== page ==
Another day, another real estate agent student collapses in the classroom

I’ve only faced three serious emergencies while teaching continuing ed classes over the past 16 years. The first one was 11 years ago when my water broke six weeks early with my second pregnancy while teaching at Windermere Edmonds. I wasn’t having contractions so I finished the class and drove up the hill to the hospital. The second emergency was during the Feb 28, 2001 earthquake. I was teaching in Bellevue that morning. Please realize folks that most adults in the Seattle area didn’t go through earthquake drills when we were kids. NOW the kids do, but all the Realtors insisted on running outside with the exception of the Realtors who had moved up here from California.

On Wed, while teaching a very involved Short Sale class in Seattle, a student yelled “Something’s wrong here.” Heck, I thought he was talking about the content of what I had just said, but then he pointed to the Realtor next to him. She had been eating so my first inclination was to make sure she wasn’t choking.

I am amazed at how the mind stores memories. In the Nov 2007 issue of National Geographic, there’s an excellent article on memory. I learned that one way memories make it into the long-term area of the brain is when the memory has strong emotions attached to it. I just found my First Aid teacher from 1992 and sent him an email to let him know that the way he delivered his material must have stayed with me because I was able to help.

I noticed that she wasn’t grabbing her throat and that she had become stiff and rigid in her chair. The Realtor next to her said that her eyes had rolled back. Then I knew she was having a seizure. I remembered that the teacher told us that if someone was having a seizure, he might injure himself further by falling off a chair. I said we should get her on the ground but others didn’t agree. I also remember my teacher telling us that in an emergency, we all want to help but someone has to take control so I YELLED to get her onto the ground. Then I remembered about the head, you have to protect the head and sure enough, her head was jerking up and down. I held her head, her mother (another Realtor in the classroom) held her hand and as she continued to seize. It seemed like forever for the paramedics to arrive but I’m sure it was only 5 minutes.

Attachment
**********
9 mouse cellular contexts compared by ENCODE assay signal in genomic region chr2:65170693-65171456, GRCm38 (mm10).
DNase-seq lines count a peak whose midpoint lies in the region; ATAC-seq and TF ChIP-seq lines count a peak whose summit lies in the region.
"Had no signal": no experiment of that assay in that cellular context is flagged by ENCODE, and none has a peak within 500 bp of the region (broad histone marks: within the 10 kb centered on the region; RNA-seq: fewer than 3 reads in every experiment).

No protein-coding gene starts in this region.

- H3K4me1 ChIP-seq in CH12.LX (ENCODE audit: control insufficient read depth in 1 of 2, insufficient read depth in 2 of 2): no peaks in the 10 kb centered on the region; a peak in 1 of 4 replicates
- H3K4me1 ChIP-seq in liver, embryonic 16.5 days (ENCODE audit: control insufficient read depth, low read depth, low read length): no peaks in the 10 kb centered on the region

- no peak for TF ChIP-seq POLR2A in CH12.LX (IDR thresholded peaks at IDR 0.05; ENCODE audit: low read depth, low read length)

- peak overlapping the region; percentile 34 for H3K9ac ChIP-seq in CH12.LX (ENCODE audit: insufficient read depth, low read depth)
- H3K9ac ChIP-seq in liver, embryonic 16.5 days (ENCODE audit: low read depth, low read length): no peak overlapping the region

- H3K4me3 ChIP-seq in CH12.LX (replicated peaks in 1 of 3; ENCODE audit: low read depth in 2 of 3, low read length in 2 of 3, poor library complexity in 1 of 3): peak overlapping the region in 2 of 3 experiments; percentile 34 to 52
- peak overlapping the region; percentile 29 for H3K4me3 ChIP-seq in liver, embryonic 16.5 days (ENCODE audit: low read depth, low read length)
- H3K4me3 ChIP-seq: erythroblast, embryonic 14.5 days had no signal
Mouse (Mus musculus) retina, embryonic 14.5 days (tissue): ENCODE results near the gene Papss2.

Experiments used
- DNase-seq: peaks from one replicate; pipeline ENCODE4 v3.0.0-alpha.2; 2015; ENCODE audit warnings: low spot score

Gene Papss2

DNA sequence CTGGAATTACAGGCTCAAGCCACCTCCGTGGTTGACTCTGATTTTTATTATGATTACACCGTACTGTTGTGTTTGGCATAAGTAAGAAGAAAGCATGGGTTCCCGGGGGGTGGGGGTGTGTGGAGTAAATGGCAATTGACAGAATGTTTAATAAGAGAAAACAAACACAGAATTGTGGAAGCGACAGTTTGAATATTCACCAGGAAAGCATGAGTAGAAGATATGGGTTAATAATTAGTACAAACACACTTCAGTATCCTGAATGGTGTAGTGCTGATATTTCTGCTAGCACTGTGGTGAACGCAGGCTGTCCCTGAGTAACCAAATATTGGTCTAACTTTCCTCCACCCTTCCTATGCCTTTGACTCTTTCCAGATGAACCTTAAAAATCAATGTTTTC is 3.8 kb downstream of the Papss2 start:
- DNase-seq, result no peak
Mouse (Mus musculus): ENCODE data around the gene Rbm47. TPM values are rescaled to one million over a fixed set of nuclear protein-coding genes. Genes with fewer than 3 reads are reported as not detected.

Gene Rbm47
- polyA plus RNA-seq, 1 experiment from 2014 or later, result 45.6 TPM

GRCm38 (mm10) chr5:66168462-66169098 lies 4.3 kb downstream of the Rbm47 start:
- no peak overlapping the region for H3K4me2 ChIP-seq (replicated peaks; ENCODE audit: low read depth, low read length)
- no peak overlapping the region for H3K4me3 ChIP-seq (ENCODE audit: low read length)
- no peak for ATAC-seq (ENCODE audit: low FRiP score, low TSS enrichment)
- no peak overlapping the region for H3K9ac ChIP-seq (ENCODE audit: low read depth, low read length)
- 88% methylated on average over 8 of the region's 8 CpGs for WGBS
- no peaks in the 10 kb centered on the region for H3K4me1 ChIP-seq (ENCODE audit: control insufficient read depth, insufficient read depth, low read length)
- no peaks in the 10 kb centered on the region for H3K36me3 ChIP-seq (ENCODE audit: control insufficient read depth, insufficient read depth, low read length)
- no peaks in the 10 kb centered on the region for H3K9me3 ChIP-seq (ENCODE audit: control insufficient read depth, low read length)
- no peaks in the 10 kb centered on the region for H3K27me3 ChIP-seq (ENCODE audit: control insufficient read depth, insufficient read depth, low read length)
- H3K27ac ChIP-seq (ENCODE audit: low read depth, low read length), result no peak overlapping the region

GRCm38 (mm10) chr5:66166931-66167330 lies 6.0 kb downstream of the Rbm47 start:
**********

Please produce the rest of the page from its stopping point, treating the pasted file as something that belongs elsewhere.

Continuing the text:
The parameds asked us to leave the room so they could attend to her.

What’s a teacher to do? All our class materials were in the room. Well of course we left the room. I told everyone that we were going to take a nice long break and that in a half hour we’d reconvene. Our student was going to be okay, they took her to the hospital and the broker, who was a student as well that day, asked me how I was going to bring us all back together.

firstaidI decided to take some time to talk about safety and first aid and we talked about what the office could do as a team to make sure that there was always one staff member with an updated first aid card on duty. I compressed the material and we finished on time. On reflection, I plan on updating my own first aid card this summer. Maybe I can take the class from that same teacher.

I think I know why I retained so much from that first aid class. Our final exam was a surprise. We all thought we were going to be given a traditional paper exam. Instead, when we showed up for class that day, he had a mock emergency staged in the college parking lot. The pretend victims were graduate volunteers all pretending to have had something happen to them. Some were pretending to be unconscious. Our job was to assess, tend to emergencies like airway, breathing and circulation problems and mobilize any broken bones. Other graduates were observing our every move and grading us. I will never forget that final exam. It was awesome.

I will also never forget how the agents at that office did everything they could to help their fellow Realtor through her crisis.

The first Realtor to notice that something was wrong looked to me for help. As an instructor, perhaps first aid training should be mandatory. In addition, what about basic first aid training for all of us? Realtors, would you be prepared if one of your clients had a heart attack during a showing?